Posted by Kay for THURSDAY THEME SONG,
definitely a Davies kind of meme.

-- Kay, Alberta, Canada

Let's get this new meme up and running, everyone! Song lyrics and song titles are some of my family's long-time favorite things. Mom (1924-2007) and Dad (1924-2009), we're thinking about you now.

Tuesday, September 28, 2010

K for Kay and Dick's holiday in Kissimmee

K is for Kissimmee, Florida, where Dick and I spent a week exploring the area, and soon learned "Kissimmee" isn't pronounced Kiss-a-me. It is pronounced "K'simmy" and when we do it incorrectly, residents know we're furriners.
We were joined for a few days by our friend Sheila, a Canadian now living in the Tampa area. She drove over to see us, but not in a car like any of these!
One of the things we did in Kissimmee was visit a collectors' car show, which featured many of the the cars of our youth. The three of us had a great time! We saw everything from hot rods to luxury cars and a whole lot in between!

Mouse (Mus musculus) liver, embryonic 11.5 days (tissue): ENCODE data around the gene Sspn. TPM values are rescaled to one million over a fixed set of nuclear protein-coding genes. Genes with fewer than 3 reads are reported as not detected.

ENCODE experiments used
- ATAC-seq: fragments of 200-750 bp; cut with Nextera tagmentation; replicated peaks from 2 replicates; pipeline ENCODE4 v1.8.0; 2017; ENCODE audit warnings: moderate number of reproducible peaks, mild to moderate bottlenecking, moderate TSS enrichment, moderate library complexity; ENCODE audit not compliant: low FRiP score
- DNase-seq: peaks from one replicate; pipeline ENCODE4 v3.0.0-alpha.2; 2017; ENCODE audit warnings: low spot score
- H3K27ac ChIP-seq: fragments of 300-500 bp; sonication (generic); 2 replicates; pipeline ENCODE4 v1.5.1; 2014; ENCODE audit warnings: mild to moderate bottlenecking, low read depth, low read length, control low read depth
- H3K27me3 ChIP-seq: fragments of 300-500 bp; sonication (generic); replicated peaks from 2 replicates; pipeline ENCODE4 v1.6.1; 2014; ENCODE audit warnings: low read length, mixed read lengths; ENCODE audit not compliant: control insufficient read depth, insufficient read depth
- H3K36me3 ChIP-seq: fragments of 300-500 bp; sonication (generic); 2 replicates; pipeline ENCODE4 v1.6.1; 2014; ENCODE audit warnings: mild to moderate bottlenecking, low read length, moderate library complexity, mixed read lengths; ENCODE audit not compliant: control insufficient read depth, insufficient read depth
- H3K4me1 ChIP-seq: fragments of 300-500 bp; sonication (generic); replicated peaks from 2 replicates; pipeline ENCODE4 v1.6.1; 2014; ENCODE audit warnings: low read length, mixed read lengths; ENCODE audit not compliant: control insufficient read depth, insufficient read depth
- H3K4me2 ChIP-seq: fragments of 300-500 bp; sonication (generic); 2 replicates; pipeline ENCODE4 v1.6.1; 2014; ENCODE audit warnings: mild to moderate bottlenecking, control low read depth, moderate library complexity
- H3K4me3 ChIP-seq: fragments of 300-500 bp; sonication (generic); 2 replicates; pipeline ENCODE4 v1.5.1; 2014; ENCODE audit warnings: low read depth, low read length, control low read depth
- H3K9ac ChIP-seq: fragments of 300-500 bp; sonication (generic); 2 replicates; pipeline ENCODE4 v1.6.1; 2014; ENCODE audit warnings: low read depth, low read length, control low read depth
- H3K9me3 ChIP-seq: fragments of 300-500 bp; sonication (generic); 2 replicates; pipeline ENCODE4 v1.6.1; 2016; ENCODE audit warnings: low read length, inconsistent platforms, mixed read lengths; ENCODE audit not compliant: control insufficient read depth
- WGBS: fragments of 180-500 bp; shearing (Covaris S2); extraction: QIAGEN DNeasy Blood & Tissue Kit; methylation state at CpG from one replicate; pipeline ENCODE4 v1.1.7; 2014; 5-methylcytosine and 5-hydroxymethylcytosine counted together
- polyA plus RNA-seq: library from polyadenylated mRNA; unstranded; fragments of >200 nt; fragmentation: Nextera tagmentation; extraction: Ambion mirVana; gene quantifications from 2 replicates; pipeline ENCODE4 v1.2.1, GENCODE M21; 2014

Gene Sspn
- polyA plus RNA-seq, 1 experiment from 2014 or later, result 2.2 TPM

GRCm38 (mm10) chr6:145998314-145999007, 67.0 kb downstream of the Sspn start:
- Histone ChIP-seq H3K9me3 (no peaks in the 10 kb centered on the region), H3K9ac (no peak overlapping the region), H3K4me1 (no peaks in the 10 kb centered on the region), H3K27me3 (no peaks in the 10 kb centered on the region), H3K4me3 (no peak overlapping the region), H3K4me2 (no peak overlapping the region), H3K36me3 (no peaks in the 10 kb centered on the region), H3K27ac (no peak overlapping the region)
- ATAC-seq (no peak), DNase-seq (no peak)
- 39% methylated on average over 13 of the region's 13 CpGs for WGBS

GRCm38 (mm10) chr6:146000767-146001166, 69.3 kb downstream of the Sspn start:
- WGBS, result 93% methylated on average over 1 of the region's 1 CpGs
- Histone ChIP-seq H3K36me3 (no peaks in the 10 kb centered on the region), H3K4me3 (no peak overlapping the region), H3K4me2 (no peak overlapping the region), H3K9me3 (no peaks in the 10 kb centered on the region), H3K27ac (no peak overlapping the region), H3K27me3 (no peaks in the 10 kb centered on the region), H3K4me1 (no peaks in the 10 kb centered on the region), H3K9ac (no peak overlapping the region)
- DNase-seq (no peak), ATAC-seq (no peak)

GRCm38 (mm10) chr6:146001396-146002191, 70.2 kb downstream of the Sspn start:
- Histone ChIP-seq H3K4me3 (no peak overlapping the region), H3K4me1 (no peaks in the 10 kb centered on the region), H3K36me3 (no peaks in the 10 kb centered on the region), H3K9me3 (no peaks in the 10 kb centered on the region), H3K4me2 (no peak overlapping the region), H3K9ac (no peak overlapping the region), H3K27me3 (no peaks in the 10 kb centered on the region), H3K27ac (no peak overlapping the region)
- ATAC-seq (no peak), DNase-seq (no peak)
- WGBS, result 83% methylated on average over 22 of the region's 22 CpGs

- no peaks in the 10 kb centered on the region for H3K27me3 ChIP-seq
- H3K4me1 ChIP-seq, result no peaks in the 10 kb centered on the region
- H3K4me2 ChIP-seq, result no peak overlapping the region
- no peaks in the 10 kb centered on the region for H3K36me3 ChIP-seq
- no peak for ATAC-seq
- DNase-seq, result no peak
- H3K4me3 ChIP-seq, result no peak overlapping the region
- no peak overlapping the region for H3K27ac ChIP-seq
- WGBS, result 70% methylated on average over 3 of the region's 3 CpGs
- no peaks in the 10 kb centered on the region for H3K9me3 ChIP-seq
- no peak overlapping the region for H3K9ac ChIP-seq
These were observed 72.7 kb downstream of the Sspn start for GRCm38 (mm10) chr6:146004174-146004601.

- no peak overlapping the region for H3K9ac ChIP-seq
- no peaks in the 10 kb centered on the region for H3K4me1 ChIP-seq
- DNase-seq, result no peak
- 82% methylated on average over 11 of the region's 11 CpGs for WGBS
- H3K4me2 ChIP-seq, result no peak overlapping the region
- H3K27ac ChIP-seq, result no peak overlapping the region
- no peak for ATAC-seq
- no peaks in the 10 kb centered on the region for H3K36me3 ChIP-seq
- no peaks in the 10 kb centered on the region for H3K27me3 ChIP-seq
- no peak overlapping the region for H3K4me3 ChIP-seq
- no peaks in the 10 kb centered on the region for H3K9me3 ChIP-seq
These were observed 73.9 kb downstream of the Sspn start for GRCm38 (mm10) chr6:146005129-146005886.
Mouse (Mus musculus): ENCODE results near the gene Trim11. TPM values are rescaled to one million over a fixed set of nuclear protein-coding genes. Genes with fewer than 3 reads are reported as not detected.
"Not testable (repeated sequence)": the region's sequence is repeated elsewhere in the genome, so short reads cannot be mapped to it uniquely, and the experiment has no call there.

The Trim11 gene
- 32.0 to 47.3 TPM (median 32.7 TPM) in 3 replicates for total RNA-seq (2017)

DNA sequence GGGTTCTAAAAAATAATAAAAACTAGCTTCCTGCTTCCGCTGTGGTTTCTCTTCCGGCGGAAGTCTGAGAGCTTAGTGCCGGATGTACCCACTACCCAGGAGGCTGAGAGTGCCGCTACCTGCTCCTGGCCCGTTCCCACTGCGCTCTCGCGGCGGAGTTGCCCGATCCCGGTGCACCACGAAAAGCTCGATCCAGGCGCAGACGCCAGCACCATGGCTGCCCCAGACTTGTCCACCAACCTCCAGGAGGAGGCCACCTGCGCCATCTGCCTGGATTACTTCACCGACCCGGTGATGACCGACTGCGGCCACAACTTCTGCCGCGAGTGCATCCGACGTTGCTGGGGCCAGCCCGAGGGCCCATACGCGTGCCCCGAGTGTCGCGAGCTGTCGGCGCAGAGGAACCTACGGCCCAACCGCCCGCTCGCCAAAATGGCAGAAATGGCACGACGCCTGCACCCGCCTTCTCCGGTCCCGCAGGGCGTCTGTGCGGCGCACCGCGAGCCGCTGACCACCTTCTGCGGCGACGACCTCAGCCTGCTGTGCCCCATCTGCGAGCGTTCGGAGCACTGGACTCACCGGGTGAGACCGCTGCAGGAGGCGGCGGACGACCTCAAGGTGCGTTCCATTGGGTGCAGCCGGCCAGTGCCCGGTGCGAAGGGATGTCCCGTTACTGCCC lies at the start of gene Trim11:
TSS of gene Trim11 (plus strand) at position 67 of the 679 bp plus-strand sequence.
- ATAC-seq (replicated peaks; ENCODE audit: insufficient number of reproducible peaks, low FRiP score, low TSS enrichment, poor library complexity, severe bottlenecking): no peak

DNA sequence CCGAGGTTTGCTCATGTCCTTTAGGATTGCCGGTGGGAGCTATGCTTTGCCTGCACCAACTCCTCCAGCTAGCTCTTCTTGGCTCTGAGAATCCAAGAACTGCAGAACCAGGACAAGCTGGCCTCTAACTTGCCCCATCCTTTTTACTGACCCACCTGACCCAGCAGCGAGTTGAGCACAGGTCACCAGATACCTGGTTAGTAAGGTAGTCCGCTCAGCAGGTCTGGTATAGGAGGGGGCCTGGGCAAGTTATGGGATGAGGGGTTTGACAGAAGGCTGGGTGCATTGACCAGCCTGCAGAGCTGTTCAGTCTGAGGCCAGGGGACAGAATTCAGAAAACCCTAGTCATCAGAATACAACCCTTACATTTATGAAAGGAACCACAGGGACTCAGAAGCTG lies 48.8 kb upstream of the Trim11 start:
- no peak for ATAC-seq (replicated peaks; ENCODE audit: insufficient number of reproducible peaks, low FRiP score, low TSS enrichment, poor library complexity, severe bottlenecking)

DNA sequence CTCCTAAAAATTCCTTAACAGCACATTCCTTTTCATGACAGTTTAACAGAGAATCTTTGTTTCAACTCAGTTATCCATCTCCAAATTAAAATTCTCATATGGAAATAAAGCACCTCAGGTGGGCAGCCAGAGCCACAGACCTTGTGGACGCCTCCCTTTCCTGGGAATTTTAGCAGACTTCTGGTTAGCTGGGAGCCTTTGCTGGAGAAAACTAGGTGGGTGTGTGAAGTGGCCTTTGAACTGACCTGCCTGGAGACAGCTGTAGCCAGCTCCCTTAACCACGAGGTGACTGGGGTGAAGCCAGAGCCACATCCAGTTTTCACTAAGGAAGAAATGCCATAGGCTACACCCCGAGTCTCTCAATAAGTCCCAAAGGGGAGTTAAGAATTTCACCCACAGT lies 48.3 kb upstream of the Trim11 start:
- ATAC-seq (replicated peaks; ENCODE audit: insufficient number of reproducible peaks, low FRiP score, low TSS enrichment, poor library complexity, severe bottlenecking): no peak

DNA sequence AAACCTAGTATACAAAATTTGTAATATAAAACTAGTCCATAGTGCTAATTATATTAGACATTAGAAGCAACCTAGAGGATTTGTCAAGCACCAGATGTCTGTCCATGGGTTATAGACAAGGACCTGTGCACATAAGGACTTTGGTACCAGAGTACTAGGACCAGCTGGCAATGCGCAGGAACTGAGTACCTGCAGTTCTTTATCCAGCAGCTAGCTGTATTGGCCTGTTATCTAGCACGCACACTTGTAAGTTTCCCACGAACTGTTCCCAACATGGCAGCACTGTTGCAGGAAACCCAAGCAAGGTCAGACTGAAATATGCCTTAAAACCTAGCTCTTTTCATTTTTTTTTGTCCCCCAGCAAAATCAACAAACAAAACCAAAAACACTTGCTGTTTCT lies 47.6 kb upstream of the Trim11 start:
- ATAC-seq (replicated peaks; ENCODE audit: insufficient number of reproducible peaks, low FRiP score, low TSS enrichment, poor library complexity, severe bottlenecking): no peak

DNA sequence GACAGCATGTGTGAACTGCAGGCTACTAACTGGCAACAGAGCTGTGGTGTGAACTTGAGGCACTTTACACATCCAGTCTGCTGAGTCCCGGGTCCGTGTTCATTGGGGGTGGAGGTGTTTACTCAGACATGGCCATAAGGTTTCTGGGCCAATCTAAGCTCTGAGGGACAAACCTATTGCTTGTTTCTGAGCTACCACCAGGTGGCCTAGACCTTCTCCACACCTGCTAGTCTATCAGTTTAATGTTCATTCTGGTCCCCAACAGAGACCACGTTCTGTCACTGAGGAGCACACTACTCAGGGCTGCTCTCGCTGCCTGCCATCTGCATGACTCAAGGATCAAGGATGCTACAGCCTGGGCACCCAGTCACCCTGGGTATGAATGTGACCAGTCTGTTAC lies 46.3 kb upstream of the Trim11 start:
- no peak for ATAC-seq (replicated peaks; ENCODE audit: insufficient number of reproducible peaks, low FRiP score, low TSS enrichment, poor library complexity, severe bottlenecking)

My parents had a car like this (a green one) when we were in school. Because the school bus didn't come up our road, Mom took the three of us, and our two friends from down the road, to our schools every day. That old green Jeep station wagon soon became a familiar sight to everyone who lived between our road and the high school. It gave Mom lots of stories to tell later.

This is the hood ornament from a Pierce Arrow. Too bad I couldn't  crop the red and white thing from the background.
They don't make cars (or even hood ornaments) like this any more.

Photos by Kay Davies and Richard Schear.
Posted by Kay for ABC Wednesday.

Monday, September 27, 2010

Part of my world seems so far away

I was born in BC, Canada's westernmost province...I'm a third generation British Columbian and, when I was young, many of my friends belonged to the first or second generation of their family to be born in the far west of Canada. Now there are plenty of third and fourth generation British Columbians.
(My apologies to BC's First Nations people, of course, because they've been there since forever and are rightly proud of that fact, too.)
However, I've been thinking about my family, about the fourth and the fifth generations. I came home to find a telephone message from my eldest niece, and when I phoned, she and her little daughter were entertaining my youngest niece and nephew along with their mom, my youngest brother's wife.